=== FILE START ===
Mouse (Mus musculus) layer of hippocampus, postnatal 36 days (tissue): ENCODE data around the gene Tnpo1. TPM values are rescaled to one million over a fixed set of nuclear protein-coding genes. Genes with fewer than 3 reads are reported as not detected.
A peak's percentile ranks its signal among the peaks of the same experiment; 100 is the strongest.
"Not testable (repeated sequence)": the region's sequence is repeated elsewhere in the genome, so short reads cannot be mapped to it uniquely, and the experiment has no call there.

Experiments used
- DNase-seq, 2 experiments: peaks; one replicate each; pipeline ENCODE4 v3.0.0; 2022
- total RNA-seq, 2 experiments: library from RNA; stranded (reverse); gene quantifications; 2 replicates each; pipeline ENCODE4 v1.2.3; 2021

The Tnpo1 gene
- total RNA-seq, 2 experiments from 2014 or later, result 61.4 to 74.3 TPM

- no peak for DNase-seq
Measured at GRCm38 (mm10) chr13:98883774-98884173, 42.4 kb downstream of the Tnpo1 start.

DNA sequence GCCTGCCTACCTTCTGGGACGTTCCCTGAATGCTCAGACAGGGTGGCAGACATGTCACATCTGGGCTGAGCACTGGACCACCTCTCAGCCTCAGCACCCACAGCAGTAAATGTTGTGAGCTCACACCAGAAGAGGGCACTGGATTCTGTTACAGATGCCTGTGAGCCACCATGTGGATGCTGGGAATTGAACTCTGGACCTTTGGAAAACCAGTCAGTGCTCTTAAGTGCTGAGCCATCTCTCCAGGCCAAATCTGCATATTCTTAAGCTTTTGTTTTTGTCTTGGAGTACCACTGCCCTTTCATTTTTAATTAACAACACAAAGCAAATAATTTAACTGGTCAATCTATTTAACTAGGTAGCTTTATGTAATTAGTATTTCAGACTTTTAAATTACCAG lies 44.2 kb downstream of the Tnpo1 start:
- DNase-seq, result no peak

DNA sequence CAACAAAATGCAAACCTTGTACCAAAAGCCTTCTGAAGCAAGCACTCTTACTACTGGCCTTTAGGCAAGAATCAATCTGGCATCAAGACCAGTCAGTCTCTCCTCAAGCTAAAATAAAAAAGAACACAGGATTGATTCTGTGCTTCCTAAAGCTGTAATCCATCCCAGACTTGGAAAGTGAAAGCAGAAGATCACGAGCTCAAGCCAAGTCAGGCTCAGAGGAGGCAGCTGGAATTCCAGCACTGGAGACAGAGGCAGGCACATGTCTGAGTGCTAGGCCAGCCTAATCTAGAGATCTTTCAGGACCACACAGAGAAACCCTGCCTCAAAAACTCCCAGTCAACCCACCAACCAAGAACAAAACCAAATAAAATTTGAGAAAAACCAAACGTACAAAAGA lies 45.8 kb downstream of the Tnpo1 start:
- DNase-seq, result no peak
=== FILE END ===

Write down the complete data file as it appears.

Mouse (Mus musculus) layer of hippocampus, postnatal 36 days (tissue): ENCODE data around the gene Tnpo1. TPM values are rescaled to one million over a fixed set of nuclear protein-coding genes. Genes with fewer than 3 reads are reported as not detected.
A peak's percentile ranks its signal among the peaks of the same experiment; 100 is the strongest.
"Not testable (repeated sequence)": the region's sequence is repeated elsewhere in the genome, so short reads cannot be mapped to it uniquely, and the experiment has no call there.

Experiments used
- DNase-seq, 2 experiments: peaks; one replicate each; pipeline ENCODE4 v3.0.0; 2022
- total RNA-seq, 2 experiments: library from RNA; stranded (reverse); gene quantifications; 2 replicates each; pipeline ENCODE4 v1.2.3; 2021

The Tnpo1 gene
- total RNA-seq, 2 experiments from 2014 or later, result 61.4 to 74.3 TPM

- no peak for DNase-seq
Measured at GRCm38 (mm10) chr13:98883774-98884173, 42.4 kb downstream of the Tnpo1 start.

DNA sequence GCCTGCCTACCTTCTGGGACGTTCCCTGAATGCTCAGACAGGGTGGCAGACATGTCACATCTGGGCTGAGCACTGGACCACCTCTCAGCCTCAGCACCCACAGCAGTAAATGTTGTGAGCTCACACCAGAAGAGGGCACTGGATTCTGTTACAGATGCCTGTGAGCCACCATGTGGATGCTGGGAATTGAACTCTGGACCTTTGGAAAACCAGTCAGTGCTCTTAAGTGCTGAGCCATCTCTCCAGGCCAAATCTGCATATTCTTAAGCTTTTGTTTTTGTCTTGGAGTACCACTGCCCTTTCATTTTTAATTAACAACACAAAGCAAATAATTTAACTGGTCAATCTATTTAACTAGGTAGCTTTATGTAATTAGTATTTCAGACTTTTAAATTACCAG lies 44.2 kb downstream of the Tnpo1 start:
- DNase-seq, result no peak

DNA sequence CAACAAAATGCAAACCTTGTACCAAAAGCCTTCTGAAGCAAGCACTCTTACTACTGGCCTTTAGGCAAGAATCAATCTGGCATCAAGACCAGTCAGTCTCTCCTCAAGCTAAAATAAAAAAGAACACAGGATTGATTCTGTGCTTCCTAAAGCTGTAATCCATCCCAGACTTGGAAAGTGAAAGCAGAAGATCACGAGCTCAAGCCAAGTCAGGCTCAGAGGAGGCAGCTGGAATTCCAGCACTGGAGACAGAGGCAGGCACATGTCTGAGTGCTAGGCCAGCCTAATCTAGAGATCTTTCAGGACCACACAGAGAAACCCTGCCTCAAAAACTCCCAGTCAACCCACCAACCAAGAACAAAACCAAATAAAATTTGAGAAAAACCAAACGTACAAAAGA lies 45.8 kb downstream of the Tnpo1 start:
- DNase-seq, result no peak